Nesbitt Memorial Library Journal, Volume 10, Number 1, January, 2000 Page: 43
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Consider the Lily: The Ungilded History of Colorado County, Texas
Baker abandoned publication of the Colorado Citizen to flee from the disease. Some of the
town's physicians also fled to the country; others became ill themselves. By October 20,
only two doctors, John Henry Bowers and Robert Henry Harrison, remained on duty in
town. Unaware of the cause of the disease or of any cure for it, they fed their severely ill
patients with Borden's extract of beef and otherwise ministered as best they could. By
October 21, more than 75 people in town had been diagnosed with the fever. On that day and
the next, fully a dozen, including George W. Smith, died. Daniel Webster Harcourt died on
October 21; his wife, Lue Ella, on the 22nd. Help arrived from other cities: in New Orleans,
$500 was raised to help victims; from Galveston, railroad employee Hardy Eddins brought
nurses and medical supplies. On November 5, Peter Joseph Hilden, a Columbus tailor, died.
He had witnessed the deaths of his wife and three of his children in the preceding few days.
The successful attorney Edward Musgrove Glenn died on November 14. John C. Miller, the
mayor of Columbus, died on November 18. His wife died two days later. The city marshal,
James W. Fields, died on December 1. Albert Dickson Darden, the son of William John
Darden and Fannie Amelia Darden, who, following in his father's footsteps had been admit-
ted to practice law little more than a year earlier, died on December 4. Leopold Steiner, the
Jewish merchant who had been elected presiding justice a few days earlier, died on Decem-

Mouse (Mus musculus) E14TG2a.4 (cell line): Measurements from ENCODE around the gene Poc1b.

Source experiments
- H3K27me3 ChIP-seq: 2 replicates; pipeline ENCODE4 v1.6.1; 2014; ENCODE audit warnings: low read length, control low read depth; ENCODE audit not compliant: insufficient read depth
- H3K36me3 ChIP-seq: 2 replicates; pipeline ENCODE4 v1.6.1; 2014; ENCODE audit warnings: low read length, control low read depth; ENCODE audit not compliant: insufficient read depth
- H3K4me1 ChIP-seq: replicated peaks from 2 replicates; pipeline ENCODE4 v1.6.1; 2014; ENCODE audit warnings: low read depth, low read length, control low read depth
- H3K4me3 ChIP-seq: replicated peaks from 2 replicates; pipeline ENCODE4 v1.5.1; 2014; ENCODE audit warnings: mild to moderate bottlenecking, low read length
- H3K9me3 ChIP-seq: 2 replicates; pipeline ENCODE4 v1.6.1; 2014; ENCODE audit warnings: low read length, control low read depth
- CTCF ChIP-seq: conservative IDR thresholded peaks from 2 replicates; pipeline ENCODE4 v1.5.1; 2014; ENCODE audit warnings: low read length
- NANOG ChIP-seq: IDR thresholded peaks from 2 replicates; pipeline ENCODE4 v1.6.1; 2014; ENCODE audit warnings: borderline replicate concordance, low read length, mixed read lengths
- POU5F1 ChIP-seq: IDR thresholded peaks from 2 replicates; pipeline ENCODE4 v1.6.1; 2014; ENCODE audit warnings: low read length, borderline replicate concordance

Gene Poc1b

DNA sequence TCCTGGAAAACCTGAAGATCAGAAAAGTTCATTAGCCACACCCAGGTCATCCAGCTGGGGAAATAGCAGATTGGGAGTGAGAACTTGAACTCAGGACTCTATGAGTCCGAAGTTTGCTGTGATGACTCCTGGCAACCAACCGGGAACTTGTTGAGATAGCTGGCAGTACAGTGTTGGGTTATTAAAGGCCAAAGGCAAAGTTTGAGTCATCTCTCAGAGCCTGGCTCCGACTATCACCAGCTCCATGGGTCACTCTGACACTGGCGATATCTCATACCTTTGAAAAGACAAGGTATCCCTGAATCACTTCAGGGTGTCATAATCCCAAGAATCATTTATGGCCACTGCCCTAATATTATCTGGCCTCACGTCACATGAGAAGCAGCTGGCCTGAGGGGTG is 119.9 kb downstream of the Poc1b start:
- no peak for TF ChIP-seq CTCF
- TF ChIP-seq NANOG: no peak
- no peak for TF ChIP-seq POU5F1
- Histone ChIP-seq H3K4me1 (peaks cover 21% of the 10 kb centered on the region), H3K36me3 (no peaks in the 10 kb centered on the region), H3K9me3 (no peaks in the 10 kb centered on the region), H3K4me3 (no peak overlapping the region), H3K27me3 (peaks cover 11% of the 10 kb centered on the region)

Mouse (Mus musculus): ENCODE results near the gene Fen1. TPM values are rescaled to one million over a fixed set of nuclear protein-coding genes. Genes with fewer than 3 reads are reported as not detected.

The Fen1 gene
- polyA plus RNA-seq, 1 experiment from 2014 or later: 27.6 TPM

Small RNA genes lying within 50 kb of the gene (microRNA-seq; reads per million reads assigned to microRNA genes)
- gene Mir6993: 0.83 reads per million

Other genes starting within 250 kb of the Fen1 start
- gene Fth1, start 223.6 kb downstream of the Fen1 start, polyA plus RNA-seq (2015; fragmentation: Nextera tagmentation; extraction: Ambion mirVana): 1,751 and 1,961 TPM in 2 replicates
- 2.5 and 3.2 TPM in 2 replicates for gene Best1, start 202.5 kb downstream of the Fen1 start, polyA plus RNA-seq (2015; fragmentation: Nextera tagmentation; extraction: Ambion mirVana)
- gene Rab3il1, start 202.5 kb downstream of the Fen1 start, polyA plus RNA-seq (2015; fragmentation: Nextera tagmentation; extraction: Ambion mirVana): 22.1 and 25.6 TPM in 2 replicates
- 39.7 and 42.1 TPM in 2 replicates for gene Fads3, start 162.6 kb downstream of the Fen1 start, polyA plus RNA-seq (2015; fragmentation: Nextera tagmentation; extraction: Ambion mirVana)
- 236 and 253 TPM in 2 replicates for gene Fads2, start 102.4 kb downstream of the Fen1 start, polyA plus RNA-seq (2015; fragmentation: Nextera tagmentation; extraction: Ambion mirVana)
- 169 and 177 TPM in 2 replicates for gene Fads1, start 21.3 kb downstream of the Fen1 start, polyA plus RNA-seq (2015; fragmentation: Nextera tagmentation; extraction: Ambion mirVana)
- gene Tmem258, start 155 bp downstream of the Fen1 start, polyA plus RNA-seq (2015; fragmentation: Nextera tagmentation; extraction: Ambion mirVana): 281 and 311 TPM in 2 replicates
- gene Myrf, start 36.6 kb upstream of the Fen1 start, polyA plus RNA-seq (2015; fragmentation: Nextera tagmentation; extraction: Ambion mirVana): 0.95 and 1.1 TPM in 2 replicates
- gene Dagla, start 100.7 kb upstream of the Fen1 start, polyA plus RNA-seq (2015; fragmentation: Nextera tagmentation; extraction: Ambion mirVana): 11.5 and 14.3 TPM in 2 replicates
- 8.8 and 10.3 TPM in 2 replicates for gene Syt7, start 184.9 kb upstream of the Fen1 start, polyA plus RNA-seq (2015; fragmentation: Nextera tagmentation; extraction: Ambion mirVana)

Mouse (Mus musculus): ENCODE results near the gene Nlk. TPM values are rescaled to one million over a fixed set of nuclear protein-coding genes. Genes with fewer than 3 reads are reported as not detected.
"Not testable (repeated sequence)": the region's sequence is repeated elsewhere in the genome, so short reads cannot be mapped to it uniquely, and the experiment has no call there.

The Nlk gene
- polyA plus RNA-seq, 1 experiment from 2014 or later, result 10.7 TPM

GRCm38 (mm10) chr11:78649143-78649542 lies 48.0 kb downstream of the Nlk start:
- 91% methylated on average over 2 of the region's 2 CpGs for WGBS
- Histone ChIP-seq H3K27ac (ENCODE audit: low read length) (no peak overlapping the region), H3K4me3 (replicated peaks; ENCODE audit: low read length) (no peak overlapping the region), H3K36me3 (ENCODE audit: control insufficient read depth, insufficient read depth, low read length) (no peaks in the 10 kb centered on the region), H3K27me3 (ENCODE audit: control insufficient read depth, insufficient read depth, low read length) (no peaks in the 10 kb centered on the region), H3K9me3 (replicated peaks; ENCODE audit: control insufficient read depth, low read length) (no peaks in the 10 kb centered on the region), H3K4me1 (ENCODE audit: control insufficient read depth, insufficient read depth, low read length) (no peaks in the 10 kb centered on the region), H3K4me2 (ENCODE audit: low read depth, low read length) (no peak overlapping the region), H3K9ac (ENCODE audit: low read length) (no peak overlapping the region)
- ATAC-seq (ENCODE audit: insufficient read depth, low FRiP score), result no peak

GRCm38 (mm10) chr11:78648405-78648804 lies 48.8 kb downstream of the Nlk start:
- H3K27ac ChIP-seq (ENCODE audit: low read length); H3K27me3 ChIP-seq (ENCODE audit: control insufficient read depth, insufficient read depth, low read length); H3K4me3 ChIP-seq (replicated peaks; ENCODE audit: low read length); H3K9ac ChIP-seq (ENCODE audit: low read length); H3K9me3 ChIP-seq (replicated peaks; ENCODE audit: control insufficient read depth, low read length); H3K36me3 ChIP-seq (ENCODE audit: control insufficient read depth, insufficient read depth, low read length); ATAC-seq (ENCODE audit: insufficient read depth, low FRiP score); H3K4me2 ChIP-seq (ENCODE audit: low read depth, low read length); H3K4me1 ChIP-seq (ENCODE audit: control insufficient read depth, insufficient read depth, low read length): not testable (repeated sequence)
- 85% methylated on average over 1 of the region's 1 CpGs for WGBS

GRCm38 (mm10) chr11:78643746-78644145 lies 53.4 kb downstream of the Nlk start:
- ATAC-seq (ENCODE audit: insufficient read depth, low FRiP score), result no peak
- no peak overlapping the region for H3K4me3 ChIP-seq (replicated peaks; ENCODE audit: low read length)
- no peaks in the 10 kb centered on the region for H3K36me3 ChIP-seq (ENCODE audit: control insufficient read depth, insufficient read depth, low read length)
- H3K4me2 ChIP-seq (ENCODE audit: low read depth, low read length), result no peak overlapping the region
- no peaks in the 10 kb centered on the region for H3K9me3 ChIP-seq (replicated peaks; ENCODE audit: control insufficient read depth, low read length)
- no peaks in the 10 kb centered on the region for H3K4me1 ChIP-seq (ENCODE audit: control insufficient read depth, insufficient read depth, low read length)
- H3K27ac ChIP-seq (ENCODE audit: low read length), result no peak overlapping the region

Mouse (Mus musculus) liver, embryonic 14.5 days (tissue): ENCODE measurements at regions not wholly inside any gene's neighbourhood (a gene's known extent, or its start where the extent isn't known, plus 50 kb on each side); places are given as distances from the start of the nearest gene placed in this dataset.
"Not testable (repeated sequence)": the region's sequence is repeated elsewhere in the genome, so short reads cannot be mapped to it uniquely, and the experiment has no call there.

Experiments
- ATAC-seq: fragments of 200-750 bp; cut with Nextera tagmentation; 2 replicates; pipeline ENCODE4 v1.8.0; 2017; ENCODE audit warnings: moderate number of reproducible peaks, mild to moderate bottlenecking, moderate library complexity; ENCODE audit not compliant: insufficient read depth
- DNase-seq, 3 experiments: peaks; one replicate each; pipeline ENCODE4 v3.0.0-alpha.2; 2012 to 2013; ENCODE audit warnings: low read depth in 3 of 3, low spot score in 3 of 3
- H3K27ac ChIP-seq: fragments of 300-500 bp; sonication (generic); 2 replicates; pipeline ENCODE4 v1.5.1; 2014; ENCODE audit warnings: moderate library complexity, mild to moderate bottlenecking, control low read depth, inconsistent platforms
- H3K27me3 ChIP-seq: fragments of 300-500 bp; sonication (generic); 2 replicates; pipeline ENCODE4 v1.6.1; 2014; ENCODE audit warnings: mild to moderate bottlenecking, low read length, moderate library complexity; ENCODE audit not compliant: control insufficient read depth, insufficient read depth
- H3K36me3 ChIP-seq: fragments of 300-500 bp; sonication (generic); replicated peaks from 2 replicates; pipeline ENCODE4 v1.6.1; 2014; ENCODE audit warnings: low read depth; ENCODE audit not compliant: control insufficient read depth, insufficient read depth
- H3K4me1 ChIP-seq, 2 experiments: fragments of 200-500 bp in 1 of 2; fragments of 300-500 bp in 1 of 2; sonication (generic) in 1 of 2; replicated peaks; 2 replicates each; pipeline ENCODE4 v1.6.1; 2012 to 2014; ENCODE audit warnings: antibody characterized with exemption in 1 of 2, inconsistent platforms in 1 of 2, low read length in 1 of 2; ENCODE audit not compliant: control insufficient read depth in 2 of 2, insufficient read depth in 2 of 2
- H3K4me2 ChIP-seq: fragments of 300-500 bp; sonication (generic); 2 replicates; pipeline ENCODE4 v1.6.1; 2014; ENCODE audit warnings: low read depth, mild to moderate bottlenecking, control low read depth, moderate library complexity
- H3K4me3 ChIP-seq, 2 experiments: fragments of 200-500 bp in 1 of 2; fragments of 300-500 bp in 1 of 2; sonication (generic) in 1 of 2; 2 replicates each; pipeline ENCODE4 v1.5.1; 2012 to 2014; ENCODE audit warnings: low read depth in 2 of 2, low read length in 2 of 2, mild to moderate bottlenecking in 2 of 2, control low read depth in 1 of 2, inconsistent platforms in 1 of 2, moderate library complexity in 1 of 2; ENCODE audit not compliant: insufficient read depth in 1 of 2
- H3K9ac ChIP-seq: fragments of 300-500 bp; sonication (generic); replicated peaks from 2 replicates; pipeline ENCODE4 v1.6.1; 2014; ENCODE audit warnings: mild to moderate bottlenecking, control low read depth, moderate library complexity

ber 6. By the time the epidemic abated in late December, it had left so great a scar on the
community that it would be remembered for a century. At least sixty people had died.56
After Fields died, the city appointed Joseph P. Harris, whose own son had also
recently died in the epidemic, to assume the role of city marshal. The appointment may have
raised a few eyebrows, for Harris had a somewhat checkered past. He already had killed at
least one man, and probably had killed two. In addition, from November 25, 1872 until Janu-
ary 22, 1873, he had served as a private in the hated state police force. Moreover, he had
served as marshal before, and definitely without distinction. He had been appointed to the
post by Governor Edmund J. Davis on December 9, 1870. On November 26, 1871, he and
his future brother-in-law, James McDowell, had gone in search of Bartley Harbert, a black
56 Harrison, "The Epidemic of 1873, in Columbus, Texas," Nesbitt Memorial Library Jour-
nal, vol. 2, no. 3, September 1992, pp. 131-157; Colorado County District Court Records, Minute Book
F, p. 63; Fayette County New Era, October 24, 1873, November 7, 1873, November 14, 1873, November
21, 1873, December 5, 1873; Galveston Daily News, October 21, 1873, October 22, 1873, October 23,
1873, November 7, 1873, November 19, 1873, November 23, 1873, December 2, 1873, December 11, 1873;
Colorado Citizen, July 20, 1876, September 12, 1878, March 25, 1880, May 22, 1884; Colorado County
District Court Records, Minute Book E, p. 366. The incarceration in the countryside provided Colo-
rado County's prisoners with their second easy opportunity to escape in three months. On July 26,
when a woman named McCarter had been arrested for stealing, the jailor refused to put her in the jail's
single cell because eight men, most of them black, were already inside. Instead, he let her sit in the
office; and when he left the building, she unlocked the cell door and she and all the other prisoners
escaped (see Fayette County New Era, August 1, 1873).
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Nesbitt Memorial Library. Nesbitt Memorial Library Journal, Volume 10, Number 1, January, 2000, periodical, January 2000; Columbus, Texas. (texashistory.unt.edu/ark:/67531/metapth151408/m1/43/?q=nesbitt%20memorial%20library%20journal: accessed September 20, 2017), University of North Texas Libraries, The Portal to Texas History, texashistory.unt.edu; crediting Nesbitt Memorial Library.